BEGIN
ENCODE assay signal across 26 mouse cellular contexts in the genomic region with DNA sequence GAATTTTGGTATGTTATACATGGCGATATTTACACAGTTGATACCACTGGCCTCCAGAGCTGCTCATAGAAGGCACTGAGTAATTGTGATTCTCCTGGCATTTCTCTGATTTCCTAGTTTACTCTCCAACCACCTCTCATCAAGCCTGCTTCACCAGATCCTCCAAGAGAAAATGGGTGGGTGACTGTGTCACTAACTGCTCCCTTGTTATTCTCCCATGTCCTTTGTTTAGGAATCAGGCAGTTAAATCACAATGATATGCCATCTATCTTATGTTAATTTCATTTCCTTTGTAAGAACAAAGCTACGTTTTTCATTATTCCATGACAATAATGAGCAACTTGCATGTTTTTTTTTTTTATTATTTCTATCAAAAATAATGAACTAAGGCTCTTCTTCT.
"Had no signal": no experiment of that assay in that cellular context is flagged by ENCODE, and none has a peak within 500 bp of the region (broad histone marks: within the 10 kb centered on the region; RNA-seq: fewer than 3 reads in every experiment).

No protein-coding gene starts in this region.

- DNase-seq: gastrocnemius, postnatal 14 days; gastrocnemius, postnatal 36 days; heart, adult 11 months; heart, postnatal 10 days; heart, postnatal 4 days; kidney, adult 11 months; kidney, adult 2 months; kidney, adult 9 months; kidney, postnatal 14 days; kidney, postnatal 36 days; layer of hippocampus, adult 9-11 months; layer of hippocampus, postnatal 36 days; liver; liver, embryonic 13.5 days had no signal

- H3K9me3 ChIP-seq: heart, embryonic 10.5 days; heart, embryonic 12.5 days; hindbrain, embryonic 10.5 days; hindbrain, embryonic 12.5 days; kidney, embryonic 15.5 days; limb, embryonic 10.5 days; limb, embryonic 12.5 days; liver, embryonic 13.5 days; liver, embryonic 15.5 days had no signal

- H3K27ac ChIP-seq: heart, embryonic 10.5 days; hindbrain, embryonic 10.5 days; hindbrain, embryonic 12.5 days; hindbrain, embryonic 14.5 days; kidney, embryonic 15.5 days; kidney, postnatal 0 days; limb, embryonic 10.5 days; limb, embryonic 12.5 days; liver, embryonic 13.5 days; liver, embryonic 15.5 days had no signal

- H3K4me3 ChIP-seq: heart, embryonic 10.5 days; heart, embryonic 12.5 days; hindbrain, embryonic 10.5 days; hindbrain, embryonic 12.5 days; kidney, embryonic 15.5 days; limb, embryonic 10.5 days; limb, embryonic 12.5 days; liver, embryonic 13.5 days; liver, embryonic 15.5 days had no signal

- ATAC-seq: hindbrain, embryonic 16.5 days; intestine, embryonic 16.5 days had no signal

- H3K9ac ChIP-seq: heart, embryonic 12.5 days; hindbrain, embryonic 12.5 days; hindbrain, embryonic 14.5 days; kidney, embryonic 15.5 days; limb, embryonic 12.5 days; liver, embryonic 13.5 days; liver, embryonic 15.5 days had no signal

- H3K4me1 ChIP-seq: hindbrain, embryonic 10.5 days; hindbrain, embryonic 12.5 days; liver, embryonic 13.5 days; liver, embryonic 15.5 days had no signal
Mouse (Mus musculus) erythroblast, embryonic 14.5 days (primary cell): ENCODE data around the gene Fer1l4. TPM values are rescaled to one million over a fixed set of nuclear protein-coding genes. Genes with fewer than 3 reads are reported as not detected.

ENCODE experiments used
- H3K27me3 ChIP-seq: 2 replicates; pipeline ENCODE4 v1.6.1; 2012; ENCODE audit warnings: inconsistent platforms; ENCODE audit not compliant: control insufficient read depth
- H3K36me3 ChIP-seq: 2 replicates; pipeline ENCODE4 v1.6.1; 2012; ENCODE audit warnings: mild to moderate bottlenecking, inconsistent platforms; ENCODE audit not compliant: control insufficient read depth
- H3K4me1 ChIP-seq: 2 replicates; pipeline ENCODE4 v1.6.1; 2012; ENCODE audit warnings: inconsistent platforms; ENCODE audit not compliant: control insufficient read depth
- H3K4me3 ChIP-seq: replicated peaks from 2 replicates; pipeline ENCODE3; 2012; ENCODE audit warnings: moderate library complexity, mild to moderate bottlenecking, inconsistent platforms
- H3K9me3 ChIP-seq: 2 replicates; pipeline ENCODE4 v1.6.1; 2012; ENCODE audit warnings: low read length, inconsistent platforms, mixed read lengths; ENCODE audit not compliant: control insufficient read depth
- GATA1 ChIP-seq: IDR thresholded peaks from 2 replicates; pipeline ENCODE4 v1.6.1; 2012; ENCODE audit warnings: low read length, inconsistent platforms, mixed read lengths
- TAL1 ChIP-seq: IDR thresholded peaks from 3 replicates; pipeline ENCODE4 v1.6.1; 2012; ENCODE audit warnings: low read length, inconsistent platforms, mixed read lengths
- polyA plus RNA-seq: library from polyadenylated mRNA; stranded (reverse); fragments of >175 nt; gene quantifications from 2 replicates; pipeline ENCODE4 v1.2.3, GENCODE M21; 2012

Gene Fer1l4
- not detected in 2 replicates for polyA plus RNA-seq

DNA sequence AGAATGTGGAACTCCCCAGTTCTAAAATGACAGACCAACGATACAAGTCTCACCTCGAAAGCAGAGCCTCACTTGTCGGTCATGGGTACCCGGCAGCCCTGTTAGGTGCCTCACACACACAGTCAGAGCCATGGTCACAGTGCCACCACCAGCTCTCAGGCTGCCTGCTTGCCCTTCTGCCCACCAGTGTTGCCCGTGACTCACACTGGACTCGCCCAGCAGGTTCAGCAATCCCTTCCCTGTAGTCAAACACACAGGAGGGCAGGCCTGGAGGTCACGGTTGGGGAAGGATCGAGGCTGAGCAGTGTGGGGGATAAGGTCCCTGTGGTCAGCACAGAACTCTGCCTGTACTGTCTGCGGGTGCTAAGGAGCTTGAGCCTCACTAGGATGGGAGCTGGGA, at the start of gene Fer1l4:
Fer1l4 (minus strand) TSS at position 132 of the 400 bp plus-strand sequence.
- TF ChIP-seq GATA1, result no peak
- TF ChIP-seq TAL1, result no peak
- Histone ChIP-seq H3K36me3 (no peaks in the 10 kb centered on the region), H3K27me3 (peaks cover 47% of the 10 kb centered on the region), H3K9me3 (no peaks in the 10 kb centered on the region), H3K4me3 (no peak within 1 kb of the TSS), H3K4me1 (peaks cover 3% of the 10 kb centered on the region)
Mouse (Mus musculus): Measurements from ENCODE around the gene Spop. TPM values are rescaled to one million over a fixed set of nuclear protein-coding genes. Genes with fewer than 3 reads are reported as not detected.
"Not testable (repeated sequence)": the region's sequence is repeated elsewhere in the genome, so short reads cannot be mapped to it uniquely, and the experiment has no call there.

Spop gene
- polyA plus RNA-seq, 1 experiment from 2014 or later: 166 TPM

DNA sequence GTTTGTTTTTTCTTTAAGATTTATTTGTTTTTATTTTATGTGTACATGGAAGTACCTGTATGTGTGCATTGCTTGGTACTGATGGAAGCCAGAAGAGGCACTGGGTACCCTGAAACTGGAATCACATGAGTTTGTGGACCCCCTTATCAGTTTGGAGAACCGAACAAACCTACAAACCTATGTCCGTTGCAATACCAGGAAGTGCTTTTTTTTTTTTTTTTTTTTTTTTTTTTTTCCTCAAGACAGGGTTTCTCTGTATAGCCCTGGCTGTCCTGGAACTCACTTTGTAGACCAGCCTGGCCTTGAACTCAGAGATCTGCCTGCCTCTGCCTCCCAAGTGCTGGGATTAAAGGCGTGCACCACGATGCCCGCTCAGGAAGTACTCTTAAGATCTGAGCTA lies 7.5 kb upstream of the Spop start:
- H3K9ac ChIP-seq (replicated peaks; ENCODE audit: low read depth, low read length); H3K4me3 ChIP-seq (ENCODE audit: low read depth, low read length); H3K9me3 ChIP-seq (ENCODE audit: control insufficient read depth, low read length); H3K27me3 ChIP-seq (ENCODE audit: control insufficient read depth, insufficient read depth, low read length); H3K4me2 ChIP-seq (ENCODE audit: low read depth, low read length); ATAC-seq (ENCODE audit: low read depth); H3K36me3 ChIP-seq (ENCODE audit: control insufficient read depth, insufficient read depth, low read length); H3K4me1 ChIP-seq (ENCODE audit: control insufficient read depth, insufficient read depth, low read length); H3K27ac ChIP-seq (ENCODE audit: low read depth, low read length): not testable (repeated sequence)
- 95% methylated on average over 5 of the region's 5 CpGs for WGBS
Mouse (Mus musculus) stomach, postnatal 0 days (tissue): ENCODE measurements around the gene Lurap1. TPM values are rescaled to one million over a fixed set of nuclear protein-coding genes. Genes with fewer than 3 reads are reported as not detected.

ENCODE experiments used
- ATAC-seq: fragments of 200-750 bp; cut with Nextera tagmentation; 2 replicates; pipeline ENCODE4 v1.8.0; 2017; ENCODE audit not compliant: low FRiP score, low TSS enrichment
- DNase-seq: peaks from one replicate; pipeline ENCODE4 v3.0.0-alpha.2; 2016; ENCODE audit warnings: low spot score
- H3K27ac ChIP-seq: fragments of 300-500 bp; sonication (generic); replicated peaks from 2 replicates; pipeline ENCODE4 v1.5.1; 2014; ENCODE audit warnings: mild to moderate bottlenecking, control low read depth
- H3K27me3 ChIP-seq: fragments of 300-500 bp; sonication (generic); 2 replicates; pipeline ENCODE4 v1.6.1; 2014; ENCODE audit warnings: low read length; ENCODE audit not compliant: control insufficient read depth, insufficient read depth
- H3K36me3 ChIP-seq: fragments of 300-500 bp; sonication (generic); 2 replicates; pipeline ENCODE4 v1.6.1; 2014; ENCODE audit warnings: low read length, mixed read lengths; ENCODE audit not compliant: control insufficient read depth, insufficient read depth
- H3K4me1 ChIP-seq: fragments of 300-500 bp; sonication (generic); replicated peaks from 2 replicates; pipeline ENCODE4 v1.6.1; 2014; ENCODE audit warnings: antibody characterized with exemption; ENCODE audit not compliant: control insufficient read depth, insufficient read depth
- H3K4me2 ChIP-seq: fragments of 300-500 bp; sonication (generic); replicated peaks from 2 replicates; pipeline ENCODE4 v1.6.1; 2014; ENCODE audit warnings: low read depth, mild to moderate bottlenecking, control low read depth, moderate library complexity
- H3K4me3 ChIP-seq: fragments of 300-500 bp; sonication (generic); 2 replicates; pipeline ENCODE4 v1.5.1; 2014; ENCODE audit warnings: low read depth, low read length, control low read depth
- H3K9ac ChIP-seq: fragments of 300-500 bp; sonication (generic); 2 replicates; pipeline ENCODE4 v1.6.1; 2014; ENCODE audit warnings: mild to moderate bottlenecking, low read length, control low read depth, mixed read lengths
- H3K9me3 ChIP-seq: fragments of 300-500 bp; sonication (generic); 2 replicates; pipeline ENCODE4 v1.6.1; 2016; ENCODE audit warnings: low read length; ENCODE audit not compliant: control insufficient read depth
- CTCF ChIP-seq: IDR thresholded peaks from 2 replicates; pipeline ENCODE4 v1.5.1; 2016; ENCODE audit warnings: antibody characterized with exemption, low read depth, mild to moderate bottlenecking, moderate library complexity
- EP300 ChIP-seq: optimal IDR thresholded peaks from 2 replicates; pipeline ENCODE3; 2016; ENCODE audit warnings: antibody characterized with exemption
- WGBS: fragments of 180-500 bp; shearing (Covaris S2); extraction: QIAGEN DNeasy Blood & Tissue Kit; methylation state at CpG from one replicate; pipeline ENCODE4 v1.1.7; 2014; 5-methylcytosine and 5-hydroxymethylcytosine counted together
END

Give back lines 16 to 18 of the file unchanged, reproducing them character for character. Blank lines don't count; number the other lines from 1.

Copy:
- H3K4me3 ChIP-seq: replicated peaks from 2 replicates; pipeline ENCODE3; 2012; ENCODE audit warnings: moderate library complexity, mild to moderate bottlenecking, inconsistent platforms
- H3K9me3 ChIP-seq: 2 replicates; pipeline ENCODE4 v1.6.1; 2012; ENCODE audit warnings: low read length, inconsistent platforms, mixed read lengths; ENCODE audit not compliant: control insufficient read depth
- GATA1 ChIP-seq: IDR thresholded peaks from 2 replicates; pipeline ENCODE4 v1.6.1; 2012; ENCODE audit warnings: low read length, inconsistent platforms, mixed read lengths